On September 8, 2023, the Second Circuit Court of Appeals dismissed claims brought by U.S. nationals against the Palestinian Liberation Organization (PLO) under the Anti-Terrorism Act (ATA) and the Promoting Security and Justice for Victims of Terrorism Act (PSJVTA). As reported by Maggie Gardner in Transnational Litigation Blog, the Second Circuit’s decisions in Fuld v. Palestine Liberation Organization and Waldman v. Palestine Liberation Organization, declared the PSJVTA unconstitutional “because it asserts personal jurisdiction based on activity that cannot be understood as consent to jurisdiction.” The PSJVTA attempted to create consent to personal jurisdiction for anyone sending money to any “individual… imprisoned for committing an act of terrorism that injured or killed a U.S. national or to the family of an individual who died while committing” such an act.
Waldman had followed a long path before the Second Circuit’s final decision this month. As relayed by Gardner, the suit initially arose in 2004 under the ATA and went to trial in 2015, where the Plaintiffs were successful. On appeal, the Court of Appeals decided for the defendants finding a lack of general and specific personal jurisdiction. The Court found no general jurisdiction because “the PLO and the Palestinian National Authority (PA) are not ‘at home’ in the United States, but ‘in Palestine, where these entities are headquartered and from where they are directed’” (Waldman II quoting Waldman I). Specific jurisdiction was lacking “given the absence of any ‘substantial connection’ between their ‘suit-related conduct – their role in the six terror attacks at issue – [and]… the forum.’” (Waldman II citing Walden v. Fiore). The Plaintiffs filed a petition for certiorari with the Supreme Court which it granted before remanding the case to the Second Circuit, which in turn remanded back to the District Court (S.D.N.Y.). The District Court denied the Plaintiff’s claims and declared that the PSJVTA “does not establish constitutionally valid personal jurisdiction over the defendants.”
Fuld commenced in April of 2020 following the passage of the PSJVTA and the Supreme Court’s remanding of Waldman II. Fuld’s only basis for jurisdiction was the PSJVTA, and the PLO and PA moved to dismiss for lack of personal jurisdiction and failure to state a claim. The District Court of the S.D.N.Y agreed, writing that “the predicate activities under the PSJVTA do not ‘even remotely signal approval or acceptance of,’ or an ‘intent to submit to,’ jurisdiction in the United States…,’ and the consent jurisdiction allegedly allowed by the PSJVT “is not ‘consistent with the requirements of due process….’”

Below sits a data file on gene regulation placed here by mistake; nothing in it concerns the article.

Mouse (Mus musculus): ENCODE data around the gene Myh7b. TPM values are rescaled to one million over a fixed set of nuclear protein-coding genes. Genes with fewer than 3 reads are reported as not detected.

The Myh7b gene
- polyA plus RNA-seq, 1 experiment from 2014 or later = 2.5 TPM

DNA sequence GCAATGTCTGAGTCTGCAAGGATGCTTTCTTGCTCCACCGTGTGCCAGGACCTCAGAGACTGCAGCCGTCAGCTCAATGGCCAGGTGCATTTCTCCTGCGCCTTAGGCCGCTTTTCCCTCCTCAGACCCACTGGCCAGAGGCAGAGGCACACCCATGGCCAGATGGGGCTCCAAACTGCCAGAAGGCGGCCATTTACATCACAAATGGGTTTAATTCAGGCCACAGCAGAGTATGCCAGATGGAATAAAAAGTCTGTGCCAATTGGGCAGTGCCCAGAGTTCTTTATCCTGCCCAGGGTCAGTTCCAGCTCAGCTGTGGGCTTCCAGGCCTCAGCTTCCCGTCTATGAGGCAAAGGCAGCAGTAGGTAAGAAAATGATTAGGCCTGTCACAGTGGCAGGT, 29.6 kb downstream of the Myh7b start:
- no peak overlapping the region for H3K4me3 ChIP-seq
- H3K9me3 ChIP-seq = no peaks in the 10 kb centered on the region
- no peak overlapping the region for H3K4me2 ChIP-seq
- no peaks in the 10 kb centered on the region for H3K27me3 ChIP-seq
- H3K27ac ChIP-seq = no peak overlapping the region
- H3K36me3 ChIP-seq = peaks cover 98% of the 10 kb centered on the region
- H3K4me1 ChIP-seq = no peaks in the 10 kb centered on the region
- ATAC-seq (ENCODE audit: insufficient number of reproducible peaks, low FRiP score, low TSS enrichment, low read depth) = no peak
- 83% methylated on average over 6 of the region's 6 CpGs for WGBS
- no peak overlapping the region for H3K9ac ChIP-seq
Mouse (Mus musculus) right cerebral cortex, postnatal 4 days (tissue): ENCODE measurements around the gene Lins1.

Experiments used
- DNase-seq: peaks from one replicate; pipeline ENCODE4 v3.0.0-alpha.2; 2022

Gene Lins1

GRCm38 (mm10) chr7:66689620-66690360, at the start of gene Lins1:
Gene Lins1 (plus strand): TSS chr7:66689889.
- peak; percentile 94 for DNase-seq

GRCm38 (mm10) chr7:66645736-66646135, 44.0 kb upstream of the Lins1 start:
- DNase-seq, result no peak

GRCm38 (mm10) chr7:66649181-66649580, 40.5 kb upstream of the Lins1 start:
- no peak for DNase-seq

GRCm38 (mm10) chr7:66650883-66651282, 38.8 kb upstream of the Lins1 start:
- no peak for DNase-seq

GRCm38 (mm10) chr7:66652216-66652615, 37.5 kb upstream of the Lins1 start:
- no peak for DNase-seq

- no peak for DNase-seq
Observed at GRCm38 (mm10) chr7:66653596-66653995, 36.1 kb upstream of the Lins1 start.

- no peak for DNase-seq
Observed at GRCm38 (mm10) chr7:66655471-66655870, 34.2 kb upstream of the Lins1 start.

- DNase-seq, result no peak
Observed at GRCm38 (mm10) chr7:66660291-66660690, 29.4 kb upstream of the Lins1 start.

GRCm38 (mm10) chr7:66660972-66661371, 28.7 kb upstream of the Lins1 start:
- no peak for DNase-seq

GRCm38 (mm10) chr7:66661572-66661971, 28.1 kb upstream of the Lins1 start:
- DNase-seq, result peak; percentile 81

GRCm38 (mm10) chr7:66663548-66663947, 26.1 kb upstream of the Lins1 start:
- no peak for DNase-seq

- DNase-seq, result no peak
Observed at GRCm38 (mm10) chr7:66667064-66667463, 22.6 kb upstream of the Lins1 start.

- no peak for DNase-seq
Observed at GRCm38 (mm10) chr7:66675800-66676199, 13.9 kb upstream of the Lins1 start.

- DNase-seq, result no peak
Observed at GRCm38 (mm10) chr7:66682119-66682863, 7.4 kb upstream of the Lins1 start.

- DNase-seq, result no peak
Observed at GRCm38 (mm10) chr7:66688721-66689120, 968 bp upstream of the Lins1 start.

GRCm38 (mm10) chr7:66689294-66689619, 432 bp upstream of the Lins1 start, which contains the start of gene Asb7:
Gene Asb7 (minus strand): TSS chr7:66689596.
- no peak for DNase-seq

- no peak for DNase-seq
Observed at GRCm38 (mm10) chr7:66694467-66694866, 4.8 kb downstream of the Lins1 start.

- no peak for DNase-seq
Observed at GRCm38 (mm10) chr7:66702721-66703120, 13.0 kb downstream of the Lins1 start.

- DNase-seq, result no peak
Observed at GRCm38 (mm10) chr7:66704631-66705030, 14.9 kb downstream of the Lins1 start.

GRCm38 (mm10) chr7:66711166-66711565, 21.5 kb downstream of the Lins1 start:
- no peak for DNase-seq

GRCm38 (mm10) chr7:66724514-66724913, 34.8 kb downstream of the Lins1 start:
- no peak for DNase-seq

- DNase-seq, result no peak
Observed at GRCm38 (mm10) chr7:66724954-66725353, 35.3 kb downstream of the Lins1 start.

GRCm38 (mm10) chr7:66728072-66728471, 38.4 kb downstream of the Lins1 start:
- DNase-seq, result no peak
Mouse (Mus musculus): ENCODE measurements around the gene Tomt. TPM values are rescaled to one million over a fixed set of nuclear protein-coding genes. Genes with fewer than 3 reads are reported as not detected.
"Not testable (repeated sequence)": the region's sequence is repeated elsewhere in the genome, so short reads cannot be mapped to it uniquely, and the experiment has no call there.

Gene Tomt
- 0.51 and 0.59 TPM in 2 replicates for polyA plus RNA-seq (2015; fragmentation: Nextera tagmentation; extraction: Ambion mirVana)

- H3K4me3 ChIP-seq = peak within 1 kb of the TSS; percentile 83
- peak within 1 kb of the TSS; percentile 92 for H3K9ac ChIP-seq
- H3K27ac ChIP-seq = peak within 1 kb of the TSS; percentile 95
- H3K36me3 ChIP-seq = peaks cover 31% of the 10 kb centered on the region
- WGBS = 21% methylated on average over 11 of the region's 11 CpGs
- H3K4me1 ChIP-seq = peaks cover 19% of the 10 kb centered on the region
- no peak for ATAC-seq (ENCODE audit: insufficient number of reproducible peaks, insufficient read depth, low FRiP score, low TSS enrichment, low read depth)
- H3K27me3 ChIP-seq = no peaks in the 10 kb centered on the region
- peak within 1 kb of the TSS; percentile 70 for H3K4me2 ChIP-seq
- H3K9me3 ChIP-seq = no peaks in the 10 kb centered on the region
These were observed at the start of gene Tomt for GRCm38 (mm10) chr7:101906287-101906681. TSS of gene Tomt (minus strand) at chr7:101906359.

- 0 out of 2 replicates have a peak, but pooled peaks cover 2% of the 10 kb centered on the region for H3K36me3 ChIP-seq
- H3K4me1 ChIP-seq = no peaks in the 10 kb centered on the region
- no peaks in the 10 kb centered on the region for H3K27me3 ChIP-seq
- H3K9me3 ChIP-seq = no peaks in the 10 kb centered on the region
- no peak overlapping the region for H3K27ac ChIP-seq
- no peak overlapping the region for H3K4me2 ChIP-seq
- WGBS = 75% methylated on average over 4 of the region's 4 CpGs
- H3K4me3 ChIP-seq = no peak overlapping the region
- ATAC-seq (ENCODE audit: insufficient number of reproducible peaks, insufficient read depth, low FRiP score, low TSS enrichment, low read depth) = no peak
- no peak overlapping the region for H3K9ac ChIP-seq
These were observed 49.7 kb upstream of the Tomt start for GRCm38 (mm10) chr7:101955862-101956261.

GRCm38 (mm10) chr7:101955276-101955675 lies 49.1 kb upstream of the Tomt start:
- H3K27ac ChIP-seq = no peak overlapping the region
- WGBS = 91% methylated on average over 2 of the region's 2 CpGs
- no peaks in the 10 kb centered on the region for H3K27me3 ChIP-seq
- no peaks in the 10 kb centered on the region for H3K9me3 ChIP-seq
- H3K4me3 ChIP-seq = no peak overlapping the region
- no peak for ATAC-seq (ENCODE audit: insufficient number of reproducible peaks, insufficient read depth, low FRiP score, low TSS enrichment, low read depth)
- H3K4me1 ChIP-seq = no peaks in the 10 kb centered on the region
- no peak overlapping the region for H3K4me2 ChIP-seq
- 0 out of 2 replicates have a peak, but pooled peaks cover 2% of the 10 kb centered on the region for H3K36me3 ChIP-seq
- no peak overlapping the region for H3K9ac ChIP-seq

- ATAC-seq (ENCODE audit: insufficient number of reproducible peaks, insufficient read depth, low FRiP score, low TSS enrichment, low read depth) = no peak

The decisions of the District Court in Waldman II and Fuld were upheld by the Second Circuit, with the Appeals Court deciding Fuld first as a basis for its decision in Waldman II. Discussing the Second Circuit’s reasoning, Gardner noted that the Court had “[drawn] heavily from Insurance Corp. of Ireland v. Compagnie des Bauxites (1982)” to describe “ways that consent to suit can be established.” Consent can be established via contracts, stipulations entered into by a defendant, arbitration agreements, voluntary use of certain state procedures, and through other avenues. According to the Second Circuit in Fuld, consent can only be established when the defendant has “accepted some in-forum benefit in return for an agreement to be amenable to suit in the United States.” The PLO and PA never could have consented to personal jurisdiction under the PSJVTA because “the statute does not offer any in-forum benefit, right, or privilege….” Moreover, “Congress cannot, by legislative fiat, simply ‘deem’ activities to be ‘consent’ when the activities themselves cannot plausibly be construed as such.” Despite the PSJVTA’s attempts to create consent to personal jurisdiction through the sending of money to a certain class of individuals, that activity “cannot reasonably be understood as signifying the defendants’ consent [and] the statute does not effect a valid waiver of the defendants’ due process protection against the ‘coercive power’ of a foreign forum’s courts.”